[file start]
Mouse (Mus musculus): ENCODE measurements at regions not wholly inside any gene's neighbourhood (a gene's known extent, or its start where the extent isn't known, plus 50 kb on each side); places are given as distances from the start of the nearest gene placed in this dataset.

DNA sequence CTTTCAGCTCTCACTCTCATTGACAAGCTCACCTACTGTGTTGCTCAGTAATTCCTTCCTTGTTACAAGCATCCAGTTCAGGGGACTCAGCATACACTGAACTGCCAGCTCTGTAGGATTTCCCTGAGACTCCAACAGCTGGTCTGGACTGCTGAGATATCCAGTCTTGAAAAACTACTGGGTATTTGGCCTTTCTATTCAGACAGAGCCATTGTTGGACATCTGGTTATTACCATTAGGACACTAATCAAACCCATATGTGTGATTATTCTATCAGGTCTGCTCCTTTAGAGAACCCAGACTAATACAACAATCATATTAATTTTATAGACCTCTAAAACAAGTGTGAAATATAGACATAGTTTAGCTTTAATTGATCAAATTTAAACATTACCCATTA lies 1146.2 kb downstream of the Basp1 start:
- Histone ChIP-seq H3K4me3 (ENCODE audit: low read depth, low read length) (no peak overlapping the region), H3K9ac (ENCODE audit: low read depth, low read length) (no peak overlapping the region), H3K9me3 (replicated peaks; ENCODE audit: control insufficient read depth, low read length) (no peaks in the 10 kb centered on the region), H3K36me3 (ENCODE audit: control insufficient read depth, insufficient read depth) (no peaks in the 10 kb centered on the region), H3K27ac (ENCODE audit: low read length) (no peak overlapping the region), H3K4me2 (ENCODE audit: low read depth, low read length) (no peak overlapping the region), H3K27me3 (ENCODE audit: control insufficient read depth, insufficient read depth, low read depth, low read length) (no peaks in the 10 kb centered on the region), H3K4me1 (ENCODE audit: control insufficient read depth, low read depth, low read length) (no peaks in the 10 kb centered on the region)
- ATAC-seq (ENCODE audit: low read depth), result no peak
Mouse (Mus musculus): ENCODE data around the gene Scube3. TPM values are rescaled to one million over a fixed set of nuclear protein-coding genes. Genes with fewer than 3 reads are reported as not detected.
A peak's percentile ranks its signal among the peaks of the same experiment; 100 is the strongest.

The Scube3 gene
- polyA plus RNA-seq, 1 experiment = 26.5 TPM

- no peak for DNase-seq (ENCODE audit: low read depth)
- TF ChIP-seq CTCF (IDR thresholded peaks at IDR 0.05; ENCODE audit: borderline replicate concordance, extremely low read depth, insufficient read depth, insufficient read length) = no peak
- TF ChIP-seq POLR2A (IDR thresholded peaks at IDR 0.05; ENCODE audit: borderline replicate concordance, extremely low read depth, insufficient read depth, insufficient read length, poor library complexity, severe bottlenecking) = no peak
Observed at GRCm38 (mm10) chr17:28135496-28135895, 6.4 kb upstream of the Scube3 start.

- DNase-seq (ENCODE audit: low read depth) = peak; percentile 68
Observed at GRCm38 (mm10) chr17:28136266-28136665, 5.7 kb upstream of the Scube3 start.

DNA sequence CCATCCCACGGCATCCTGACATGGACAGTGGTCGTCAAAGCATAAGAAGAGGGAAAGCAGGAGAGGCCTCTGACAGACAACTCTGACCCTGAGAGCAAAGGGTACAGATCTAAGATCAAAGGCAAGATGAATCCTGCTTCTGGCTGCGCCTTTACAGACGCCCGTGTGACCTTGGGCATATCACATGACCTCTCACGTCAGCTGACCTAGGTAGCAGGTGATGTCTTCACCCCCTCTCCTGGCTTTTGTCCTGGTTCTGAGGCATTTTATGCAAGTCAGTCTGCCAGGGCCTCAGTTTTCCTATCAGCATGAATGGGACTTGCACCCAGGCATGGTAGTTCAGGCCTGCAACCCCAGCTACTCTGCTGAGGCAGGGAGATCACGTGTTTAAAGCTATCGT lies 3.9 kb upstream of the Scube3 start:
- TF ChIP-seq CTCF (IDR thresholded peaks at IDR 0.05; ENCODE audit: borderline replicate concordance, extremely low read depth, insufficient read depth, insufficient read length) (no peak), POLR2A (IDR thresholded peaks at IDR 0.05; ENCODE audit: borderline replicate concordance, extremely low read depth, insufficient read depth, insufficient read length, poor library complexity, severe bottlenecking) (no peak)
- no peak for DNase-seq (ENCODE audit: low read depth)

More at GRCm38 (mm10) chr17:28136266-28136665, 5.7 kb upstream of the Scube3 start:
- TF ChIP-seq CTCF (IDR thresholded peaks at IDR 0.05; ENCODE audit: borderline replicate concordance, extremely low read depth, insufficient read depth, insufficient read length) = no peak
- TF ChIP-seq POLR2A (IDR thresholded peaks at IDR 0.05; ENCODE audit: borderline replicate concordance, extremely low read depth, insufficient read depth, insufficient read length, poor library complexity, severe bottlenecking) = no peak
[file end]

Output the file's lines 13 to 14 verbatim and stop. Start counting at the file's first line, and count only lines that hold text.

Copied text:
- DNase-seq (ENCODE audit: low read depth) = peak; percentile 68
Observed at GRCm38 (mm10) chr17:28136266-28136665, 5.7 kb upstream of the Scube3 start.